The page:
In recent years, our nation’s long, troubled history of mistreating immigrants has come to a head all too often. Those jarring images of young children, huddled in kevlar blankets, lying on the concrete floors of cages fit for dogs along our Southwest border, are but one searing example. Shining city on a hill, indeed.
Stirred briefly to action, we write checks, talk among ourselves, maybe join a vigil or call a senator’s office. But then, if we’re not intimately connected to an immigrant family that’s being torn asunder, many of us move on.
Not so for those who are caught up in what might be called our immigrant-industrial complex: Detainees fighting for legal status, hidden away for months or even years in detention centers far away from their homes and families; authority figures—lawyers, judges, and, yes, even ICE officers—trying to maintain some sense of humanity in our craven system; families saying goodbye to a deported family member.
For them, the demoralizing battle goes on whether the privileged among us pay attention or not.
But now, “Detained”—the world-premiere docudrama unveiled at LA’s Fountain Theatre this week—focuses a bright light on our almost unimaginably cruel deportation system. We watch as eight shape-shifting actors slip from one real-life role to the next—from the mother of two supporting her family as a high-rise roofer, to a wannabe celebrity chef and an “undesirable” Army combat veteran facing exile, from a pair of ICE officers trying to absorb the harsher set of enforcement orders coming down during the Trump administration, to an immigrant rights attorney turned immigration judge turned, ruefully, Homeland Security enforcer.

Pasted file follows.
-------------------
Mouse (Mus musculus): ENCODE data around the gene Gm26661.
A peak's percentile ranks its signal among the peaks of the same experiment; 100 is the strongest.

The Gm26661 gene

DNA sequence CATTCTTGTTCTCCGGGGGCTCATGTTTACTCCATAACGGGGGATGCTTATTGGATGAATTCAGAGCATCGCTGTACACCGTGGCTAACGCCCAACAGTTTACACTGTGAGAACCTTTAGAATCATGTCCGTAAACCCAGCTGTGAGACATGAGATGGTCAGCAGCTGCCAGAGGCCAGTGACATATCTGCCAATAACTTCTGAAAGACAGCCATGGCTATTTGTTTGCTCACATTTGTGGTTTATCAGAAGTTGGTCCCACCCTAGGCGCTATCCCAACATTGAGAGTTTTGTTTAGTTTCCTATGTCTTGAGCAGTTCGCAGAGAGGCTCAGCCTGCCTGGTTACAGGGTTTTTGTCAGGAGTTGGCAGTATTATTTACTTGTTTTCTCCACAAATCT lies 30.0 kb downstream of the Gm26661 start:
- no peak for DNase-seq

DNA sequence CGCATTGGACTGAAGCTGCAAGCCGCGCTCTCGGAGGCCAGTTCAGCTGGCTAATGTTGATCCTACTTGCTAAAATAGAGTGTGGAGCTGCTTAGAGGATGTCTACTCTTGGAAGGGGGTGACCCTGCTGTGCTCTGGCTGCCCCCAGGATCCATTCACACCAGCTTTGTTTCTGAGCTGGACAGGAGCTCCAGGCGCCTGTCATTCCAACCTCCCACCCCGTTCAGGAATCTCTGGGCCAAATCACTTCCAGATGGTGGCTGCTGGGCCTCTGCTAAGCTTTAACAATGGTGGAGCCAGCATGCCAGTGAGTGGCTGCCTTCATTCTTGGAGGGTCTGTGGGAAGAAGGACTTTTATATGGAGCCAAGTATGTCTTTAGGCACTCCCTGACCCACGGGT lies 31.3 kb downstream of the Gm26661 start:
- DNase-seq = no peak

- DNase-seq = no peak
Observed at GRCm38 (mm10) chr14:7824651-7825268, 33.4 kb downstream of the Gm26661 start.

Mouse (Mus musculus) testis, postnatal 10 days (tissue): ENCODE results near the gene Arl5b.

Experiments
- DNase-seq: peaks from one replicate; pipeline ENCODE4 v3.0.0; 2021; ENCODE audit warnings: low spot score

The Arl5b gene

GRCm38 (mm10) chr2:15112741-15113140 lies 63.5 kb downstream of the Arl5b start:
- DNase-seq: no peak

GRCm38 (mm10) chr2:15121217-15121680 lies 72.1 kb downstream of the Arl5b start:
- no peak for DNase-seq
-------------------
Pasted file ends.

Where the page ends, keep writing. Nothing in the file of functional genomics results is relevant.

Recommended for You
“Detained” builds on the experiences of long-time immigrant rights attorney Judy Rabinovitz, deputy director of the ACLU Immigrants’ Rights Project and NYU law professor, who first approached playwright France-Luce Benson with her ideas during the Obama Administration. Together, their collaboration weaves together the compelling real-life stories of the people swept up in America’s shameful immigration machine—immigrants and their families, attorneys, judges, deported veterans, even ICE officers—based on many long interviews both collaborators conducted.
“When I started this work in the 1980s, there were 5,000 people detained in immigrant detention centers,” Rabinovitz reported during the talkback that followed the show’s second performance. “Recently, that number grew to 50,000 during the Trump Administration. In Covid, it fell to 10,000—but the number is growing again under Biden.”
The daughter of Haitian immigrants herself, Benson shared how her own father traversed an earlier, more humane immigrant system to earning his citizenship and ultimately winning a humanitarian award for working with fellow immigrants at Miami’s Krome Detention Center in the 1980’s and 90’s. “This is his story, too,” she said in the liner notes. “And a way for me to honor the sacrifice he made for us.”
Judy Rabinovitz, France-Luce Benson, Mark Valdez
Under the direction of Mark Valdez, the extraordinary cast includes Liana Aráuz, Camila Ascencio, Christine Avila, Will Dixon, Jan Munroe, Theo Perkins, Marlo Su, and Michael Uribes, leaping from one story to the next in a set that looks like the drabbest detention holding cell, complete with harsh lights and jarring noises.
Detained runs Fridays and Saturdays at 8, Sundays at 2, and Mondays “Pay What You Want” at 8, through April 10th, at the Fountain Theatre, 5060 Fountain Avenue, Los Angeles